23. The sin is lust (adulterous-lust if you prefer) which is a mortal sin in-and-of itself and also a near-occasion of sin for the mortal sin of adultery. Adultery is the action of having sex with someone who isn’t your spouse. If I am wrong then I will accept correction from Murray.

    “I do not think the annulment mill is an anomaly.”

    Catholics have a long view of things (2000 years). From that view, it is an anomaly. The anomaly is largely (though not exclusively) an American thing since about 4/5 of annulments occur here. It won’t go on forever because the Church is a 2000 year old institution whose doctrine can’t change.

  24. @Cane Caldo

    I understand divorce to be something like killing. It is sometimes necessary and moral, but those times are strictly limited within a few circumstances. And saying someone isn’t divorced is like saying someone wasn’t killed, or isn’t a killer.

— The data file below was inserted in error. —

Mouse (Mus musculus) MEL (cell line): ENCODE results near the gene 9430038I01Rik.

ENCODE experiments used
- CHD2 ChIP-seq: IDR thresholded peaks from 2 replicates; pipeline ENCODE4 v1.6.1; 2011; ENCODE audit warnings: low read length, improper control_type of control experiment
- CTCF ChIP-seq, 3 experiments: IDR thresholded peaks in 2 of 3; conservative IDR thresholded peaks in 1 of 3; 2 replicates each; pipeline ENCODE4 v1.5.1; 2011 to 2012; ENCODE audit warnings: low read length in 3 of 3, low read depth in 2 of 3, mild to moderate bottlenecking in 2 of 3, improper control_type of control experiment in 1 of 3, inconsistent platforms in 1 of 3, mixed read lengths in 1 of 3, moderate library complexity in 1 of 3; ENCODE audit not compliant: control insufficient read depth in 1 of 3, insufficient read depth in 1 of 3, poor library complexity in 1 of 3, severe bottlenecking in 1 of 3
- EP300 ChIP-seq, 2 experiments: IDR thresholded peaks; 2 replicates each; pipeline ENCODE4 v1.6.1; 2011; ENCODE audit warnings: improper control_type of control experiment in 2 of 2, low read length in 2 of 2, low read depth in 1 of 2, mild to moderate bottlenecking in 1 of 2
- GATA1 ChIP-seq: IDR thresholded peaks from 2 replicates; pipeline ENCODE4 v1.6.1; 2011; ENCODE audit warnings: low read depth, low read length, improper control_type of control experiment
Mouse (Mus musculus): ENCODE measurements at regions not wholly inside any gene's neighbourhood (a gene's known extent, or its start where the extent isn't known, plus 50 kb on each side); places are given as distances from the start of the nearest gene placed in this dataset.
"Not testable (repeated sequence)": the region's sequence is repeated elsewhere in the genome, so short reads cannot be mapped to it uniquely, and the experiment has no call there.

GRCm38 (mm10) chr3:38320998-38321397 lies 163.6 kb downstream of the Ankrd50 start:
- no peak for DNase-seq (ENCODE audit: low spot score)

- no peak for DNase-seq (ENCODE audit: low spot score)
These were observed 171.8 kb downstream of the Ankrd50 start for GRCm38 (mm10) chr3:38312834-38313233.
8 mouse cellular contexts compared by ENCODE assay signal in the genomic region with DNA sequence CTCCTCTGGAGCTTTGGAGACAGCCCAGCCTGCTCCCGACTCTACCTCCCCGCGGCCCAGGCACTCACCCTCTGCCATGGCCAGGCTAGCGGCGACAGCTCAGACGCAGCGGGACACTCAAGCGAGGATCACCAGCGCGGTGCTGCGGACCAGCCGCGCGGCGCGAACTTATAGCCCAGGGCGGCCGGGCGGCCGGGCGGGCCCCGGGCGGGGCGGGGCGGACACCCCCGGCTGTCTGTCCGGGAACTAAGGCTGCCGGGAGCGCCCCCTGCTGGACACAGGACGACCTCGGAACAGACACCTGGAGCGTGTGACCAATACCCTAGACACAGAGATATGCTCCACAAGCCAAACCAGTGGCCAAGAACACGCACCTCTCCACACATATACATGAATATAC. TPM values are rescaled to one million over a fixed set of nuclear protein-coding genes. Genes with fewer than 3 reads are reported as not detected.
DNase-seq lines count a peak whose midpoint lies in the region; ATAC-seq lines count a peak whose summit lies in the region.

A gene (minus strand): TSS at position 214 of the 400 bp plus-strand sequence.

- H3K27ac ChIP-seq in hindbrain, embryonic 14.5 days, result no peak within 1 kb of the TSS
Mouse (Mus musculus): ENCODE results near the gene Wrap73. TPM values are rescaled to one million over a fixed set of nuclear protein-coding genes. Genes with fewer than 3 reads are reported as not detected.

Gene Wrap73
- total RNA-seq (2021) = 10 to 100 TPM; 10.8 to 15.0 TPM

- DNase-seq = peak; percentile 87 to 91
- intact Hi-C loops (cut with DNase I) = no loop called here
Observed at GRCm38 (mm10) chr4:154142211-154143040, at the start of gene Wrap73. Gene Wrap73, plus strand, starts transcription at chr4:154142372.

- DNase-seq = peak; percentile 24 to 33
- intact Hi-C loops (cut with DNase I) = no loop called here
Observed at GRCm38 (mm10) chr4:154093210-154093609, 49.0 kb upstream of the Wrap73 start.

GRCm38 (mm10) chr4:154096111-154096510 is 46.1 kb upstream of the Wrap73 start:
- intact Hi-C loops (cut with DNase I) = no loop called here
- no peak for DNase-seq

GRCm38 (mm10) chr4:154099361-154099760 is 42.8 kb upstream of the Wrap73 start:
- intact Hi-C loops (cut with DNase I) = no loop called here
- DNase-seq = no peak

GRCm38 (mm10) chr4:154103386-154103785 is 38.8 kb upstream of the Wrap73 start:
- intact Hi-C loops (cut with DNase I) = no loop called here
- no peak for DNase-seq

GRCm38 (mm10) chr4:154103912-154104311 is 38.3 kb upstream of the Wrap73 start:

Extremely well put. I read some time back a Catholic critique of the Annulment process in the US. One of his criticism was that the RCC requires that the person who wants out of the marriage get a civil divorce first, and then they can start the annulment process. He argued that the reason was the RCC didn’t want to have the church process subject to discovery in a divorce proceeding. Either way, your description of civil divorce shows the problem with this. Q: Should I kill my neighbor? A: Go ahead and kill him and we’ll let you know after the fact if it was justified.